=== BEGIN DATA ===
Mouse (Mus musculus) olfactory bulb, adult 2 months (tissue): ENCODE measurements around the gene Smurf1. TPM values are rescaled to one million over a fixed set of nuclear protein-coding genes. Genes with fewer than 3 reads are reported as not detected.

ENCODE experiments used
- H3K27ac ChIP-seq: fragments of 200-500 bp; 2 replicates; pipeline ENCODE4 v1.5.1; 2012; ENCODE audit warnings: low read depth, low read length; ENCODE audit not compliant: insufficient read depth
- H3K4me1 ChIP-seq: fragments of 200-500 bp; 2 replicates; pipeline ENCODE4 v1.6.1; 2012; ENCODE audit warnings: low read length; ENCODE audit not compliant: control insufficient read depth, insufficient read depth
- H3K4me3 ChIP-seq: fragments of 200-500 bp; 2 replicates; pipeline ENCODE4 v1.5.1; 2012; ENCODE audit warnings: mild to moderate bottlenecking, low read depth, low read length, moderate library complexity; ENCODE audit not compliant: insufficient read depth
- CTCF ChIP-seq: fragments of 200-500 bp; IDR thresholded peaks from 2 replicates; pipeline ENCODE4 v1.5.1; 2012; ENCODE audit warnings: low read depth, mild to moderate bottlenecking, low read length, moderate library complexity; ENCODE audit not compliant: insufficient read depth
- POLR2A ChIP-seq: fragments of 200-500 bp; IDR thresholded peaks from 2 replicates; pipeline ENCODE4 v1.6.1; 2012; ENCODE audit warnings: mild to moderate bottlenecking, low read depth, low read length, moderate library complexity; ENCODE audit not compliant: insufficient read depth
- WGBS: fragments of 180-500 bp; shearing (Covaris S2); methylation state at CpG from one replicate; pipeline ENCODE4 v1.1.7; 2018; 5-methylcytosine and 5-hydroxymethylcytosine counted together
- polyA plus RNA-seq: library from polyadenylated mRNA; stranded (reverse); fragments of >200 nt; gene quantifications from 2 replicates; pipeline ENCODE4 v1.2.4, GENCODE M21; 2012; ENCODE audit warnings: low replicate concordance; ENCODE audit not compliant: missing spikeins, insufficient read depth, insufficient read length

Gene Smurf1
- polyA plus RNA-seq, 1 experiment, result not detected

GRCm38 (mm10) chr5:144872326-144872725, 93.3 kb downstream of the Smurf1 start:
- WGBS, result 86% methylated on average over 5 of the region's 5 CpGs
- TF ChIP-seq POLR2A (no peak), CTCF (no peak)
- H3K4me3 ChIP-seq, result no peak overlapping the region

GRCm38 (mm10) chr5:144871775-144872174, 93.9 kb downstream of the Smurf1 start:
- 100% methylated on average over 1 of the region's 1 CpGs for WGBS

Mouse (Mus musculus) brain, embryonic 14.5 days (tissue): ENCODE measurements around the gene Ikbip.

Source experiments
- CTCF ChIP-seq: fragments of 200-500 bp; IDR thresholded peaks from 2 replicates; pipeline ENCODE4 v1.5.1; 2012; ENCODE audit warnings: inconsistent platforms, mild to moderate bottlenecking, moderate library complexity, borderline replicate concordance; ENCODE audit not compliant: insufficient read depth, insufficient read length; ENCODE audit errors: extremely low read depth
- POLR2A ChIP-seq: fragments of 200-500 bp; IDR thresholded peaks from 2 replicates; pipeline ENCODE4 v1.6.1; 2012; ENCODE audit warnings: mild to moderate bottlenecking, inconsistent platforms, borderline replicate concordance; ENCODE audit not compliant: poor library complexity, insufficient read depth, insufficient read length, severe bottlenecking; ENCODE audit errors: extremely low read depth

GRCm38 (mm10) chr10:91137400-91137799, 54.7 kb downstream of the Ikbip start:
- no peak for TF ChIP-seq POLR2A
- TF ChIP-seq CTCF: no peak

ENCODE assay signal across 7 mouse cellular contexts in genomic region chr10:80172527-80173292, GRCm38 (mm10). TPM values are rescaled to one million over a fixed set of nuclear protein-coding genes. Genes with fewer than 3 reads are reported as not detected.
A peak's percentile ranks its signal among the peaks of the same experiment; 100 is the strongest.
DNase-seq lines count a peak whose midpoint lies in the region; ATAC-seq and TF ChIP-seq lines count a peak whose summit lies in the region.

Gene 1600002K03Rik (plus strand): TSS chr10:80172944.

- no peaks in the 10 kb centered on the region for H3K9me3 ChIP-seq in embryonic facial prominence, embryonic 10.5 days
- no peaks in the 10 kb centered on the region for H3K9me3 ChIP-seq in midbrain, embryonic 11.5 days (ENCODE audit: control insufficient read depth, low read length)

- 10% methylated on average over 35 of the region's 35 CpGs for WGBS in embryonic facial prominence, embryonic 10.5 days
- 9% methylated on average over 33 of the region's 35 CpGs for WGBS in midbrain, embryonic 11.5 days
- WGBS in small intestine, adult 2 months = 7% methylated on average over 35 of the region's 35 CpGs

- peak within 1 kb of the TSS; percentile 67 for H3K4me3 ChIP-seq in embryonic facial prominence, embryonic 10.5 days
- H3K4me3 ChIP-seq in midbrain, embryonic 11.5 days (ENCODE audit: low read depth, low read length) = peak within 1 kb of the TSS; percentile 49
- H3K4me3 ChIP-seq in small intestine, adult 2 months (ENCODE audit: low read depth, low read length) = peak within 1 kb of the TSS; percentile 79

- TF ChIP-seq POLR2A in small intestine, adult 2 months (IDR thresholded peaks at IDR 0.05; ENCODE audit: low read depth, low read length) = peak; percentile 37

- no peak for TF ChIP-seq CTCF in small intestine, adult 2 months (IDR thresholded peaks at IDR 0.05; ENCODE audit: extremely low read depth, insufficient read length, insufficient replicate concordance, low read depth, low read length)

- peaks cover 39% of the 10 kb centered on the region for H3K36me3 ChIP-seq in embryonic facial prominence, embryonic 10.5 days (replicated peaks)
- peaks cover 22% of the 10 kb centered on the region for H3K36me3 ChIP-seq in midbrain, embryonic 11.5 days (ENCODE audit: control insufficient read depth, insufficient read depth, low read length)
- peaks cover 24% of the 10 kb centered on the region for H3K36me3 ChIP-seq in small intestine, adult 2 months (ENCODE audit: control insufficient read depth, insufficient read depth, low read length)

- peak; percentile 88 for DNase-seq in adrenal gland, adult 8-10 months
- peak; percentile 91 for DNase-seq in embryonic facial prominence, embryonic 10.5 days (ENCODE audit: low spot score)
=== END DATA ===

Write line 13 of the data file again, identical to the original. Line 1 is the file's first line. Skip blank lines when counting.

- WGBS, result 86% methylated on average over 5 of the region's 5 CpGs